The S&P 500 <.SPX> is above its major moving averages, which could serve as support in the case of a market decline. The benchmark index is 0.9 percent above its 50-day moving average of 1,678.22, and 1.8 percent above its 100-day average of 1,662.53.
Many analysts have forecast increased volatility the longer the market goes without a deal. The CBOE Volatility index <.VIX> spiked this week above 20 for the first time since June. Trading in VIX futures suggested more concern about the near-term market trend as well.
Data showed investors were willing to pay more for protection against a slide in the S&P 500 now than three months down the road. On Wednesday, the spread between the VIX and 3-month VIX futures briefly hit its lowest since late 2011 at around negative 2.
That condition reversed on Thursday, when the market rallied sharply, but traders remained guarded against another jolt of volatility if progress remained stalled in Washington.
While most analysts said a default on U.S. debt would be catastrophic for the economy, they also said it was highly unlikely that a deal would not be reached.
Ken Fisher, who oversees $49 billion at the Woodside, California-based Fisher Investments Inc, said there was a "maybe 0.0001 percent chance" the debt ceiling would be breached.
"People have been saying that things are different this time, but Washington is just a distraction for markets, simple as that," Fisher said. "If a default was possible, you would see bond prices fall through the floor. Eventually you have to stop listening to the people crying wolf."
EARNINGS HEAT UP
Next week is a busy one for corporate earnings. Results and outlooks from banks may be the most important, as investors look for companies' comments on how the shutdown may affect growth and the impact of higher interest rates. Among the early indications, Wells Fargo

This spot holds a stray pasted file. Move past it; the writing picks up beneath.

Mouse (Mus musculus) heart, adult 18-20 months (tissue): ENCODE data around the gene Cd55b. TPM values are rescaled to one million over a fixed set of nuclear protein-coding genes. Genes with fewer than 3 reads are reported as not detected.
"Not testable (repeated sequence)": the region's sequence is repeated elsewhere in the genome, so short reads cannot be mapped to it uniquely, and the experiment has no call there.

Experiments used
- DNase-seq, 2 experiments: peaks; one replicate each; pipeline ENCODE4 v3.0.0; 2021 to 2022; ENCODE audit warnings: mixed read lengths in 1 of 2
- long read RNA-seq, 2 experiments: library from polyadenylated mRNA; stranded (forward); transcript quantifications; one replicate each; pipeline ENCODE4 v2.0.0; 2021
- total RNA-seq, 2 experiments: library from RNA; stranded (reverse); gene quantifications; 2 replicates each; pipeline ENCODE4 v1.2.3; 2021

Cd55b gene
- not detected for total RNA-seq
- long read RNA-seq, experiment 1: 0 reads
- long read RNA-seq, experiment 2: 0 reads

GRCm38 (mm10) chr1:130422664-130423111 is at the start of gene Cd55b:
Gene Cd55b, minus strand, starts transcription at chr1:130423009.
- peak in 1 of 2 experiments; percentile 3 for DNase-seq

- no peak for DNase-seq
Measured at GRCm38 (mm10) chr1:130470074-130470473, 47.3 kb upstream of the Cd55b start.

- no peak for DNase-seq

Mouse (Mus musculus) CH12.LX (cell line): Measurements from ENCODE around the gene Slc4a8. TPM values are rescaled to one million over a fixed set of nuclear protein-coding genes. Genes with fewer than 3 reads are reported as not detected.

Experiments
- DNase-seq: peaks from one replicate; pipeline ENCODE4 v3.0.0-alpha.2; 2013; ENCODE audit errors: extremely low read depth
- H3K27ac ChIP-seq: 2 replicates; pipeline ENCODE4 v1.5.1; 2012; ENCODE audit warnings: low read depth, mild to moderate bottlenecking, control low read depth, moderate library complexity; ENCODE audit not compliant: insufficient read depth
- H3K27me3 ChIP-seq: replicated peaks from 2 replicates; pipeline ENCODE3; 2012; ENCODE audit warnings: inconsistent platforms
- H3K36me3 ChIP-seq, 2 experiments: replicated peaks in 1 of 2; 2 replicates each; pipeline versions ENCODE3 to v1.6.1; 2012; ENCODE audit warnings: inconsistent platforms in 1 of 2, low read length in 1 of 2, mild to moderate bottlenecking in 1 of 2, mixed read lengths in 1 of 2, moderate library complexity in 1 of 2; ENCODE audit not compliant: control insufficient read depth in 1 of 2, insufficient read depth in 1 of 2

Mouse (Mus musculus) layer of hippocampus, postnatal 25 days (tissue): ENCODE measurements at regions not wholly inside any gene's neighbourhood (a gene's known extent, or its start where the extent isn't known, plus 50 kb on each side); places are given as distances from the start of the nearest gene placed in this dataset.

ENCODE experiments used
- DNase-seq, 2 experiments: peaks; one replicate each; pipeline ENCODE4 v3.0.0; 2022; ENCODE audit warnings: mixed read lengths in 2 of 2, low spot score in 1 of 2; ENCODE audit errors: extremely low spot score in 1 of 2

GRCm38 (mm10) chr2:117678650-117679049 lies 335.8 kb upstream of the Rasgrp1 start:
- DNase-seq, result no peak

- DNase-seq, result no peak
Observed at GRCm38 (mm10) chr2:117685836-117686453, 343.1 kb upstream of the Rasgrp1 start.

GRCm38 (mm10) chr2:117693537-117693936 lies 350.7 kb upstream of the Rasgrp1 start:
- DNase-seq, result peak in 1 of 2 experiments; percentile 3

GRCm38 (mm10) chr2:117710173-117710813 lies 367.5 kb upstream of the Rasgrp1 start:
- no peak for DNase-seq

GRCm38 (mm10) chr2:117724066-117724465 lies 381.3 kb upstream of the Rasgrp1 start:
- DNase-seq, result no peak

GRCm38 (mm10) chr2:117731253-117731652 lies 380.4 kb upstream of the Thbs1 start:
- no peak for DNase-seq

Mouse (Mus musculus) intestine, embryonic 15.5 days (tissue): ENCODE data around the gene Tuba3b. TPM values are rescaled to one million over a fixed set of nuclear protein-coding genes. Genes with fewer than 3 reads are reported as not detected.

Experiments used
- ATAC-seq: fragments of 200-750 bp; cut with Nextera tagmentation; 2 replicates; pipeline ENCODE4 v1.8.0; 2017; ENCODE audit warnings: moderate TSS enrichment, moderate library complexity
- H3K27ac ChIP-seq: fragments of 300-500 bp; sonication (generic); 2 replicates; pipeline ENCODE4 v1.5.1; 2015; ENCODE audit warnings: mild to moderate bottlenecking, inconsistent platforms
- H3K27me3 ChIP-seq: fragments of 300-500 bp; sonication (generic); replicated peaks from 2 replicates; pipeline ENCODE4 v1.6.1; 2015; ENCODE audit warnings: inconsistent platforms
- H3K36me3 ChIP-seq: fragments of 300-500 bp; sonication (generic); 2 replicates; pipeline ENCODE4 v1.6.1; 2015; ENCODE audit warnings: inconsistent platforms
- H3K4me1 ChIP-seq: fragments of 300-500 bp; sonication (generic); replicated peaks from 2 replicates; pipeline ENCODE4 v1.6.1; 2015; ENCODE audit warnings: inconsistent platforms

The first busy week of third-quarter results is led by bellwethers General Electric Co
"The shutdown will impact earnings growth some, but I expect the negative effect will likely be small," said Fisher. "We're clearly still in the middle phases of a bull market."
S&P 500 companies are expected to post earnings growth of 4.2 percent in the quarter, down from the 8.5 percent rate that had been forecast on July 1, according to Thomson Reuters data. Of the 31 S&P components that have reported thus far, about 55 percent have topped expectations, below the historical average of 63 percent.
While some government-prepared economic data will be delayed next week because of the shutdown, including consumer prices and housing starts, those still scheduled include the New York Fed manufacturing survey and Philadelphia Fed survey, both for October.
Monday is Columbus Day and a federal holiday. Stock markets will be open but the U.S. government will remain shut. The sniping from lawmakers, of course, never takes a holiday.
"I'm still optimistic they'll get this done, though. As we've learned before, for Washington there's nothing like the last minute," said Cabot's Larkin.
(Additional reporting by Angela Moon, Richard Leong, Steven C. Johnson, Jennifer Ablan and Rodrigo Campos; Editing by Kenneth Barry and Jeffrey Benkoe)